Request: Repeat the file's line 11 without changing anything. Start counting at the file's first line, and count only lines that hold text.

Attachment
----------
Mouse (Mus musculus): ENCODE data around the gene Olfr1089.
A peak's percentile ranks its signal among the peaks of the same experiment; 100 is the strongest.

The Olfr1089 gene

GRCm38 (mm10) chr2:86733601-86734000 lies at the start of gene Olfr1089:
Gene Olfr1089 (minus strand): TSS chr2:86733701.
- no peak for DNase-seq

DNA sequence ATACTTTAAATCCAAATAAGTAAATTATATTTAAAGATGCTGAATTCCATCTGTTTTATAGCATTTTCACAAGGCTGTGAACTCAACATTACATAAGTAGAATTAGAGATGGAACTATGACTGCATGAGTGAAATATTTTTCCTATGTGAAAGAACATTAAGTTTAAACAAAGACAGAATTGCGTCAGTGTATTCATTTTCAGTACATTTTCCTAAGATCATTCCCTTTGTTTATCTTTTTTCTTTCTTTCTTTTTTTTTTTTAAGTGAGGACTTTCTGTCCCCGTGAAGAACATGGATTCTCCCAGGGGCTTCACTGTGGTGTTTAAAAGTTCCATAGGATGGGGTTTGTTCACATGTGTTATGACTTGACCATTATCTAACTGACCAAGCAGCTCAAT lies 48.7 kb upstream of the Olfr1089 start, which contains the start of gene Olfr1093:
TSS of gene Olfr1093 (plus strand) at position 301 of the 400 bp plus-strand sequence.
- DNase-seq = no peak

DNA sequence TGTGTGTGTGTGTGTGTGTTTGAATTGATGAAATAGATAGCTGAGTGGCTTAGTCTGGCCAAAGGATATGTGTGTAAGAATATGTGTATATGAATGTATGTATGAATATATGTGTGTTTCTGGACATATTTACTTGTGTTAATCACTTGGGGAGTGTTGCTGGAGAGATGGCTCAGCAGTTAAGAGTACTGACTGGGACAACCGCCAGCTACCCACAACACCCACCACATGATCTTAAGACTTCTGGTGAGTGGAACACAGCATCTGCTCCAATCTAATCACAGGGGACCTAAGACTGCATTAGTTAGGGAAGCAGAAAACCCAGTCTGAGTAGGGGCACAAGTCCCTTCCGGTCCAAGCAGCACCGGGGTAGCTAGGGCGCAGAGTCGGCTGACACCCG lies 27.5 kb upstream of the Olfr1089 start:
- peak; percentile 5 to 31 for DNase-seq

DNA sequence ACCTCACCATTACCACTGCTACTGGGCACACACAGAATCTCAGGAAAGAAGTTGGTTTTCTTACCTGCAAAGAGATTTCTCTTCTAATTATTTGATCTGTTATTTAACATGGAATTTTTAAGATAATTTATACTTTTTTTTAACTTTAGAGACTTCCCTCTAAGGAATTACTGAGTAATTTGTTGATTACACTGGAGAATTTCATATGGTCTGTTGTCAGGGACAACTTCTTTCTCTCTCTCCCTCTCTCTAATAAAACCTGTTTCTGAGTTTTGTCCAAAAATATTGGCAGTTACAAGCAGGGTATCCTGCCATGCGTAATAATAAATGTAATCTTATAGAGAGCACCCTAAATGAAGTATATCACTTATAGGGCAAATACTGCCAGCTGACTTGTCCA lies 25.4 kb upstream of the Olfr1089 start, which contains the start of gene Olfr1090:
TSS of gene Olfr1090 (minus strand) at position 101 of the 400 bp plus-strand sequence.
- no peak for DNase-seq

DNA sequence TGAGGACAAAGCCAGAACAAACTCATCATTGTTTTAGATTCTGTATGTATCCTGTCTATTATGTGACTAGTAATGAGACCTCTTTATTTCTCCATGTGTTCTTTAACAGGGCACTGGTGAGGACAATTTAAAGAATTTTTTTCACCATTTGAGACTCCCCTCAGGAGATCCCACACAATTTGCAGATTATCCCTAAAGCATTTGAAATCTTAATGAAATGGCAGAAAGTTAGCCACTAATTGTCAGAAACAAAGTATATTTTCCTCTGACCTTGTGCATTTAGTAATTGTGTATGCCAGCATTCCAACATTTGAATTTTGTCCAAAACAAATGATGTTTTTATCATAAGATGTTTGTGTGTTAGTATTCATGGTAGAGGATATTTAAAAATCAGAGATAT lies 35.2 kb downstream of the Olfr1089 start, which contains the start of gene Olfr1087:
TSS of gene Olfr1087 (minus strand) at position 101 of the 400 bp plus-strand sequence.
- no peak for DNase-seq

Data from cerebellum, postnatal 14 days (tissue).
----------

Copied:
- peak; percentile 5 to 31 for DNase-seq